Global money transfer company Western Union expanded its digital services to the UAE as the Emirates amends its regulatory landscape to ease the flow of remittances.
The US company, which has more than 900 retail agent locations in the country, rolled out its mobile app and updated its online platform in association with local partner Al Fardan Exchange – becoming the seventh nation in the Middle East to offer the services.
Odilon Almeida, president of global money transfer, Western Union, says the UAE is the second-most important market globally for person-to-person remittances with changes to the country's regulatory landscape on the acceptance of debit cards and electronic know your customer (KYC) – where a customer can be identified digitally rather than in person – will "change the dynamic".
“I see a lot of effort from the regulatory framework in the UAE to become digital,” says Mr Almeida. “For the UAE to get its full potential on inclusion, two things are very important today - the electronic KYC and the ability to accept debit cards.”
Outward personal remittances in 2018 reached Dh169.2 billion, an increase of 3 per cent or Dh4.8bn compared to 2017, according to the Central Bank of the UAE. It said Dh30.4bn in remittances were transferred through exchange houses with Dh9.5bn wired from banks.
It is the bank transfers market that digital service providers, such as Western Union, are looking to capture. Its digital offering is already available in over 60 of the 200-plus countries and territories the company operates in. In the final quarter of 2018, 12 per cent of Western Union’s global revenue originated from digital and about 75 per cent of digital transactions started on a mobile phone, according to Western Union general manager and regional vice president for Middle East and Africa, Alexandru Badulescu.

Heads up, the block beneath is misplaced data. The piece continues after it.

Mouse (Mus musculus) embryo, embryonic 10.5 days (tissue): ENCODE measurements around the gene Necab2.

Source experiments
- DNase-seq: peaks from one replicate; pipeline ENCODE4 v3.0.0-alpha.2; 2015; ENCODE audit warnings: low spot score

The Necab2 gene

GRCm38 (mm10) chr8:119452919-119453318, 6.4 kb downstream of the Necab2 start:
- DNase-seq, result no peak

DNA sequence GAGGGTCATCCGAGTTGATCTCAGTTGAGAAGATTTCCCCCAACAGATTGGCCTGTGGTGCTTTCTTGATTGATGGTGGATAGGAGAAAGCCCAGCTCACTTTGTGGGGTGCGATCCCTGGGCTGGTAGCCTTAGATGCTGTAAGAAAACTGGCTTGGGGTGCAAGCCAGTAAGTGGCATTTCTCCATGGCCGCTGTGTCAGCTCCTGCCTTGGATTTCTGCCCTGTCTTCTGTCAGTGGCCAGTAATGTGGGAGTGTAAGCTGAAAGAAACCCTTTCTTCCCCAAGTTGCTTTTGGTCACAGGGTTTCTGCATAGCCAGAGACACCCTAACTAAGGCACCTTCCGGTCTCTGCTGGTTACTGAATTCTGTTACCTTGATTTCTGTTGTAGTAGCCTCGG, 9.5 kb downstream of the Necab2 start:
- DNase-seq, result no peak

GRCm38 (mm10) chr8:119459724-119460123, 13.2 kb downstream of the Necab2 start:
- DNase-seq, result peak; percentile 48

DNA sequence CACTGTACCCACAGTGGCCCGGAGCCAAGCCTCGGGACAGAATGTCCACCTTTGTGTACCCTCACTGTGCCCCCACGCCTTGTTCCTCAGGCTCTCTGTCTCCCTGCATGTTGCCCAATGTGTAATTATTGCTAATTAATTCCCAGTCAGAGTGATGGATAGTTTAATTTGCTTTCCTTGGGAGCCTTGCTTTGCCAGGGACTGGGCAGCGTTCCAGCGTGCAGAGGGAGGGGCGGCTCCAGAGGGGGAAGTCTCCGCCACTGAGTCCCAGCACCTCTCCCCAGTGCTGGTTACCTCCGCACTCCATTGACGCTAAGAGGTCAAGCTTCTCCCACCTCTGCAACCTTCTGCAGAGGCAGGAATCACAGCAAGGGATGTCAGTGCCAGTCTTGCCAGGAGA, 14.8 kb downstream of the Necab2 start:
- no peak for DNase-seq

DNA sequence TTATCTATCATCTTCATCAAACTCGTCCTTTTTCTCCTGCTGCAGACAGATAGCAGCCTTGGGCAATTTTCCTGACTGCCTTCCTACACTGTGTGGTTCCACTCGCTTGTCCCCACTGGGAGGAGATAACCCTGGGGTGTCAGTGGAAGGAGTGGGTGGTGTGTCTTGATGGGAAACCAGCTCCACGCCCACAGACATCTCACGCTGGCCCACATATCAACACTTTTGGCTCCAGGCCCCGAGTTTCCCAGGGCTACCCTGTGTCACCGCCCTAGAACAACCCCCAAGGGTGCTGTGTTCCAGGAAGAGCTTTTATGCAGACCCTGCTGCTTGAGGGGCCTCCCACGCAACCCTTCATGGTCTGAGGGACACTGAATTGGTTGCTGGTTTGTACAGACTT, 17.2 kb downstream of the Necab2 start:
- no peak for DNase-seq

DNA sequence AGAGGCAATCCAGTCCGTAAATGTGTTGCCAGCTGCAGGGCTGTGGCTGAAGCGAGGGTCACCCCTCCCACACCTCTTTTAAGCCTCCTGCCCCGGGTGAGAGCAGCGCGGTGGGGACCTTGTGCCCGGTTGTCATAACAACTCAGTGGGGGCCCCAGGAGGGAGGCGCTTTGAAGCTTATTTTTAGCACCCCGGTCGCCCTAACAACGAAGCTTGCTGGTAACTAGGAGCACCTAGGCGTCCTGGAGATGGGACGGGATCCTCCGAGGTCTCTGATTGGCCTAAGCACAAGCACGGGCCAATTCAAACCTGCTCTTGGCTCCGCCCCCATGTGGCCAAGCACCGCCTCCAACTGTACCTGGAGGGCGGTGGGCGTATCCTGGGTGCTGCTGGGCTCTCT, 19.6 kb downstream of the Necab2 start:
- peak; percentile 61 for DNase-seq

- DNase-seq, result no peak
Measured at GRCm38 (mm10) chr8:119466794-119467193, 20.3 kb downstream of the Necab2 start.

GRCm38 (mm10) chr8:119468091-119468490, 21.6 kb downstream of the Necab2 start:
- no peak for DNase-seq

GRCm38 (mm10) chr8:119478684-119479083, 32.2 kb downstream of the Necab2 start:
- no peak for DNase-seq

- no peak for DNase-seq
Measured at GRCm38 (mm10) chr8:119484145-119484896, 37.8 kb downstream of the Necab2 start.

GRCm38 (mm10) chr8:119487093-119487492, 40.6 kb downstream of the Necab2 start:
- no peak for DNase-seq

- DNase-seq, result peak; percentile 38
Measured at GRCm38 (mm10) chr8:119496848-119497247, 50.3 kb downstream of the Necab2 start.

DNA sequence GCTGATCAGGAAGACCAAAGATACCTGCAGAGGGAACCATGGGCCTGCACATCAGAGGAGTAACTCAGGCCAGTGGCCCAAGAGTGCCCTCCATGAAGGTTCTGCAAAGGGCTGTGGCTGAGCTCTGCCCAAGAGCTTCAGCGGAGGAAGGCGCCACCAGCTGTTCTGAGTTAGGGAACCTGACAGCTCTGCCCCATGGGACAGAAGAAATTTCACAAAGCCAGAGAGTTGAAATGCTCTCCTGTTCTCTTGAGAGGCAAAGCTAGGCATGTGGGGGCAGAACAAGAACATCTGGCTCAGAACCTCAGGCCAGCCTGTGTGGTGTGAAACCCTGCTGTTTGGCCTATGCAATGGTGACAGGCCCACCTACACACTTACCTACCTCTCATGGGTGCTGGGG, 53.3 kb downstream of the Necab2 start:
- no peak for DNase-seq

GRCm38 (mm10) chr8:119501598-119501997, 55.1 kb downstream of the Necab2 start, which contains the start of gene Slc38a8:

Mr Almeida says in the company’s retail business, where the transaction originates with cash, the segment continues to grow around 1 per cent globally year on year.
"This is a big thing because we are saying cash continues to grow, it’s not going down,” he says. “But digitally, where the transaction starts in an account, that is growing at 20 per cent year on year. So our strategy is quite clear, we have a very high participation in retail globally and we want to fight and maintain this - but it is about run, run, run in digital.”
With 88 per cent of the UAE made up of expatriates, according to World Bank data, the exchange service was keen to launch its digital services here but says it targeted markets that are more prepared to launch digital first.
“If you go to the US, the UK or Canada, you can load your documents on the internet and send those right away. We still don’t have this in the UAE and we are working with the partners and with the regulatory framework of the UAE to try and develop that and I know that the regulatory framework is getting there,” says Mr Almeida.
UAE customers currently using Western Union’s app must enroll first and then present their identity documents at an outlet to ensure they have been identified.
Those looking to transact digitally then have two options, sending money via direct debit with the transaction starting in the Western Union app before the customer is directed to their own mobile banking service, which authenticates the payment. For the second option, customers can push funds to the app from their bank via Western Union’s digital partner Al Fardan Exchanges. Paying by Apple Pay - an option elsewhere in the world - is not currently available in the UAE.